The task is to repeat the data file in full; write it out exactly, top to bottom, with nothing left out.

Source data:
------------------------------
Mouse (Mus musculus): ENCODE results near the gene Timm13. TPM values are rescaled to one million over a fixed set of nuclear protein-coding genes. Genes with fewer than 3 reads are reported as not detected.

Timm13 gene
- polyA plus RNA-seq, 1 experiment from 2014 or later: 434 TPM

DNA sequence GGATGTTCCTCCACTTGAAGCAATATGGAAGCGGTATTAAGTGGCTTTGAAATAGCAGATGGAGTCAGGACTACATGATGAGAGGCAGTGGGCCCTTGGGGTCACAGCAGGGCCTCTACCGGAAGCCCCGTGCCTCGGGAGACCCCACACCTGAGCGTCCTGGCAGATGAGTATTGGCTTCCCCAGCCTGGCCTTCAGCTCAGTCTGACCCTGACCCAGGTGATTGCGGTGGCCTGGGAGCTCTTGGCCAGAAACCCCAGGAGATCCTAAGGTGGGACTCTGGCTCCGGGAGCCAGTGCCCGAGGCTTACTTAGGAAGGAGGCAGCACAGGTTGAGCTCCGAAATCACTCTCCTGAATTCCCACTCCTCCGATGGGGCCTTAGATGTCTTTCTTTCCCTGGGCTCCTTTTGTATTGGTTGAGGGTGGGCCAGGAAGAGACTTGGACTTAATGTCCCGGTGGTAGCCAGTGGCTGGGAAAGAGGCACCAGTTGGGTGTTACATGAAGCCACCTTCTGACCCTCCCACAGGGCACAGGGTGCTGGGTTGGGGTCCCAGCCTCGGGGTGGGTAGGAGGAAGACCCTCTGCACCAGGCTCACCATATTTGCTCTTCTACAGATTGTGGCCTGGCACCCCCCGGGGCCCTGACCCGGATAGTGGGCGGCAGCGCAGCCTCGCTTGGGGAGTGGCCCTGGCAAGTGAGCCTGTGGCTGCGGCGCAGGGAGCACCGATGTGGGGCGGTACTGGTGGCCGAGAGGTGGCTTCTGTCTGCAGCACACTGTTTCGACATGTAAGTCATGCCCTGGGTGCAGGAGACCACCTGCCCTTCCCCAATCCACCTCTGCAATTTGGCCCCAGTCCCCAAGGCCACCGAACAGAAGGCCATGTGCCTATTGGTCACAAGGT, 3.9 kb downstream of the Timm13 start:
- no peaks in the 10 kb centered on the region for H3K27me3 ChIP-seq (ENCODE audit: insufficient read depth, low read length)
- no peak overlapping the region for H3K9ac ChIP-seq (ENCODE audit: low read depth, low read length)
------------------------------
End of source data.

Mouse (Mus musculus): ENCODE results near the gene Timm13. TPM values are rescaled to one million over a fixed set of nuclear protein-coding genes. Genes with fewer than 3 reads are reported as not detected.

Timm13 gene
- polyA plus RNA-seq, 1 experiment from 2014 or later: 434 TPM

DNA sequence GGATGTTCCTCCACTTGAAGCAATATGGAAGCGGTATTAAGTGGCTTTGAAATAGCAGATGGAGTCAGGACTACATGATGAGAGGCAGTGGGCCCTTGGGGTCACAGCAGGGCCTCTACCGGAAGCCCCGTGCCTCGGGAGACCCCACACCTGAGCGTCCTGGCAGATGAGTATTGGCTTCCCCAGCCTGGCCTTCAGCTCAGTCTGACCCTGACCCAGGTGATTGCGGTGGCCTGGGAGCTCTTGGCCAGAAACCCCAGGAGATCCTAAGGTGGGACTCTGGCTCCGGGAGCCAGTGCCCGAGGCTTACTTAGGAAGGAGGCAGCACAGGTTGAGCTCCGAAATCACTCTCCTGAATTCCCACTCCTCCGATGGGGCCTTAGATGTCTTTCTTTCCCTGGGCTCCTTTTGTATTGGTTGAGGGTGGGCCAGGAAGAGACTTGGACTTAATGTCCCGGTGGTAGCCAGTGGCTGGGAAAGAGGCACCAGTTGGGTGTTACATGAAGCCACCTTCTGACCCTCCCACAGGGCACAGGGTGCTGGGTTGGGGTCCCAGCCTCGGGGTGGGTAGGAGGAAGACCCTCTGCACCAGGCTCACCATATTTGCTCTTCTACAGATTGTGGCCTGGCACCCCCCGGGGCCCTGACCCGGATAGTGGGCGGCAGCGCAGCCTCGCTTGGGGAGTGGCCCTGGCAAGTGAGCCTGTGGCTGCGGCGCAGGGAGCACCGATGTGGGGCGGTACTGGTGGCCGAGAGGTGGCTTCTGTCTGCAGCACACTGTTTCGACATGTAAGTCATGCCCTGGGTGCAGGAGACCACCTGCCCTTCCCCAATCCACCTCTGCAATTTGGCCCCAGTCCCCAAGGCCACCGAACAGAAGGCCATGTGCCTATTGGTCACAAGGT, 3.9 kb downstream of the Timm13 start:
- no peaks in the 10 kb centered on the region for H3K27me3 ChIP-seq (ENCODE audit: insufficient read depth, low read length)
- no peak overlapping the region for H3K9ac ChIP-seq (ENCODE audit: low read depth, low read length)